Steven Kurtz, PhD, ABPP, is one of the nation’s leading clinicians in the treatment of children’s behavioral problems and disorders, particularly Attention-Deficit/Hyperactivity Disorder (ADHD), and the social anxiety disorder Selective Mutism (SM). He is a widely respected clinical researcher and child psychologist, one of the world’s nine designated master trainers in Parent-Child Interaction Therapy (PCIT), and a dedicated advocate for children with special needs.
As an assistant professor in the Department of Child and Adolescent Psychiatry at the NYU School of Medicine, Dr. Kurtz founded and served for 10 years as the clinical director of the NYU Child Study Center’s Institute for Attention-Deficit/Hyperactivity and Behavior Disorders. He was also the founding co-director of the NYU Child Study Center’s Selective Mutism Program. During his tenure, he created the first Brave Buddies Program, a week-long intensive day treatment program for children with SM. Brave Buddies, now overseen by Dr. Kurtz at the Child Mind Institute, pairs counselors with children, 1:1, in a simulated school classroom where brave talking is shaped, nurtured, and reinforced while social anxieties lessened.
Dr. Kurtz earned his Doctorate in 1985 from Washington University in St. Louis, Missouri. He holds a Diplomate in cognitive and behavioral psychology from the American Board of Professional Psychology, for whom he also serves as a volunteer examiner. He is the chair of the Treatment Adaptations Taskforce on the Advisory Board of PCIT International; a board member of the Selective Mutism Group (SMG), the nation’s leading advocacy group for SM; a member of the American Psychological Association, the New York State Psychological Association, and the Association of Behavioral and Cognitive Therapies; and a fellow in the American Academy of Behavioral and Cognitive Psychology.
Dr. Kurtz’s clinical research teams have led international efforts to develop better diagnostic assessments and evidence-based treatment plans for children with ADHD and other behavioral problems. They are best known for utilizing Parent-Child Interaction Therapy (PCIT), an innovative, evidence-based treatment providing parents with the skills to diminish and positively redirect a child’s disruptive behavior. Dr. Kurtz’s team has also visited schools to train educators in new discipline strategies and behavior management techniques, an empirically supported approach called Teacher-Child Interaction Therapy (TCIT). Dr. Kurtz’s research has shown that teachers trained in TCIT are better able to serve children with special needs in a mainstream, general education setting.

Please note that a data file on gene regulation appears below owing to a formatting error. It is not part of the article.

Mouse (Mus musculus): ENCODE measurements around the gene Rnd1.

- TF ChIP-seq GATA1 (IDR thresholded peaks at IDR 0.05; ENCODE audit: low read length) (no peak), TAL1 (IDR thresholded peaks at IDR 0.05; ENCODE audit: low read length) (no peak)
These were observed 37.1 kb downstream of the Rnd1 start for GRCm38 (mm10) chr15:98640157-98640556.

Dr. Kurtz has published numerous scholarly papers, lectured widely, and his research on TCIT has been featured at national, regional and city conferences. Over the course of his career he has also mentored hundreds of psychology undergraduates, graduate students, and psychiatry residents. In 2005, students and faculty at the NYU Langone School of Medicine nominated him for the prestigious Distinguished Teaching Award. In 2006, he was awarded the Distinguished Teaching Award by the graduate students of the NYU Child Study Center.
Dr. Kurtz continues to be a significant public voice dispelling myths about childhood psychiatric disorders and advocating for comprehensive, individualized care for all children struggling with behavioral or other mental health issues. An expert commentator, he has appeared on numerous programs addressing child mental health, including NBC’s Today Show, CBS’s The Early Show, and PBS’s Keeping Kids Healthy.